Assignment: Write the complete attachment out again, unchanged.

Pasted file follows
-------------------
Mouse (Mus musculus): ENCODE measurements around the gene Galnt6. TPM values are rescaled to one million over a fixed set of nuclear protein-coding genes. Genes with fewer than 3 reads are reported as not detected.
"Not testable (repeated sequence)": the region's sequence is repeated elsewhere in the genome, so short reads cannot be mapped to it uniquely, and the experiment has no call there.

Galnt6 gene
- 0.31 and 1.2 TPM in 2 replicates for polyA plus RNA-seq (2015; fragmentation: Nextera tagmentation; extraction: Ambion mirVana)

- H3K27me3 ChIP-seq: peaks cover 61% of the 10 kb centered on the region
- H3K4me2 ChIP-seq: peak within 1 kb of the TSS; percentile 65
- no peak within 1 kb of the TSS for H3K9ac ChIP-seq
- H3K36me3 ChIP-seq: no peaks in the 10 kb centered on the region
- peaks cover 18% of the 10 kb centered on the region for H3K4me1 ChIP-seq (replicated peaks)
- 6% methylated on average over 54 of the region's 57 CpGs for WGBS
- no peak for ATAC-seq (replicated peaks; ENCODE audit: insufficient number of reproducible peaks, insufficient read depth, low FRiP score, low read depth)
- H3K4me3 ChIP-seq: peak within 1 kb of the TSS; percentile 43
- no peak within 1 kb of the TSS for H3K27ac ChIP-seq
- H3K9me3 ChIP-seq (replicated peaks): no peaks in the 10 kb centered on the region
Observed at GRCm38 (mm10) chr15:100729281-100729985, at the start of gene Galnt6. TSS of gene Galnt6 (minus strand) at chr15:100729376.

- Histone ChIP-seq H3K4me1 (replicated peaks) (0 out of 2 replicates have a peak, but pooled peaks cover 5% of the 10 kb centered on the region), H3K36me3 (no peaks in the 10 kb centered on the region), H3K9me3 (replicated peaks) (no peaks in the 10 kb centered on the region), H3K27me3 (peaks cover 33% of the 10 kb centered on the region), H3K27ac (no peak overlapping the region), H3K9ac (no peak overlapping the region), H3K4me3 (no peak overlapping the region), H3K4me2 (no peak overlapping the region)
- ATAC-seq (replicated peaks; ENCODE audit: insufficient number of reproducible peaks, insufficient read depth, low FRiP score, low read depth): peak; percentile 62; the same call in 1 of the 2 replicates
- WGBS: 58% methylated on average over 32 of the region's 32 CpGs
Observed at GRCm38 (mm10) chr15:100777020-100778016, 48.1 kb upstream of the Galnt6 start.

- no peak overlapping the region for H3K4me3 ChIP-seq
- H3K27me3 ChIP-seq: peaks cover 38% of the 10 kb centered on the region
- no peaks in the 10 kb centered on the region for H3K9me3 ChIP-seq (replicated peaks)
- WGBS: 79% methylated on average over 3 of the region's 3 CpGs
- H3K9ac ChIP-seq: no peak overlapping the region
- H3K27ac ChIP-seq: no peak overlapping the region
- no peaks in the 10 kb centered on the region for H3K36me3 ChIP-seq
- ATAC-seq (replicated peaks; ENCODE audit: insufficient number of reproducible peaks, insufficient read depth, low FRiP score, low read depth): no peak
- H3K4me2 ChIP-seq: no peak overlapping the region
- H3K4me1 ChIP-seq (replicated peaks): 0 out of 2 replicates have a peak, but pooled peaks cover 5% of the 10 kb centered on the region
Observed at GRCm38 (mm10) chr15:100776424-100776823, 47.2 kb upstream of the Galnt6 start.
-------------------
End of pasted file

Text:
Mouse (Mus musculus): ENCODE measurements around the gene Galnt6. TPM values are rescaled to one million over a fixed set of nuclear protein-coding genes. Genes with fewer than 3 reads are reported as not detected.
"Not testable (repeated sequence)": the region's sequence is repeated elsewhere in the genome, so short reads cannot be mapped to it uniquely, and the experiment has no call there.

Galnt6 gene
- 0.31 and 1.2 TPM in 2 replicates for polyA plus RNA-seq (2015; fragmentation: Nextera tagmentation; extraction: Ambion mirVana)

- H3K27me3 ChIP-seq: peaks cover 61% of the 10 kb centered on the region
- H3K4me2 ChIP-seq: peak within 1 kb of the TSS; percentile 65
- no peak within 1 kb of the TSS for H3K9ac ChIP-seq
- H3K36me3 ChIP-seq: no peaks in the 10 kb centered on the region
- peaks cover 18% of the 10 kb centered on the region for H3K4me1 ChIP-seq (replicated peaks)
- 6% methylated on average over 54 of the region's 57 CpGs for WGBS
- no peak for ATAC-seq (replicated peaks; ENCODE audit: insufficient number of reproducible peaks, insufficient read depth, low FRiP score, low read depth)
- H3K4me3 ChIP-seq: peak within 1 kb of the TSS; percentile 43
- no peak within 1 kb of the TSS for H3K27ac ChIP-seq
- H3K9me3 ChIP-seq (replicated peaks): no peaks in the 10 kb centered on the region
Observed at GRCm38 (mm10) chr15:100729281-100729985, at the start of gene Galnt6. TSS of gene Galnt6 (minus strand) at chr15:100729376.

- Histone ChIP-seq H3K4me1 (replicated peaks) (0 out of 2 replicates have a peak, but pooled peaks cover 5% of the 10 kb centered on the region), H3K36me3 (no peaks in the 10 kb centered on the region), H3K9me3 (replicated peaks) (no peaks in the 10 kb centered on the region), H3K27me3 (peaks cover 33% of the 10 kb centered on the region), H3K27ac (no peak overlapping the region), H3K9ac (no peak overlapping the region), H3K4me3 (no peak overlapping the region), H3K4me2 (no peak overlapping the region)
- ATAC-seq (replicated peaks; ENCODE audit: insufficient number of reproducible peaks, insufficient read depth, low FRiP score, low read depth): peak; percentile 62; the same call in 1 of the 2 replicates
- WGBS: 58% methylated on average over 32 of the region's 32 CpGs
Observed at GRCm38 (mm10) chr15:100777020-100778016, 48.1 kb upstream of the Galnt6 start.

- no peak overlapping the region for H3K4me3 ChIP-seq
- H3K27me3 ChIP-seq: peaks cover 38% of the 10 kb centered on the region
- no peaks in the 10 kb centered on the region for H3K9me3 ChIP-seq (replicated peaks)
- WGBS: 79% methylated on average over 3 of the region's 3 CpGs
- H3K9ac ChIP-seq: no peak overlapping the region
- H3K27ac ChIP-seq: no peak overlapping the region
- no peaks in the 10 kb centered on the region for H3K36me3 ChIP-seq
- ATAC-seq (replicated peaks; ENCODE audit: insufficient number of reproducible peaks, insufficient read depth, low FRiP score, low read depth): no peak
- H3K4me2 ChIP-seq: no peak overlapping the region
- H3K4me1 ChIP-seq (replicated peaks): 0 out of 2 replicates have a peak, but pooled peaks cover 5% of the 10 kb centered on the region
Observed at GRCm38 (mm10) chr15:100776424-100776823, 47.2 kb upstream of the Galnt6 start.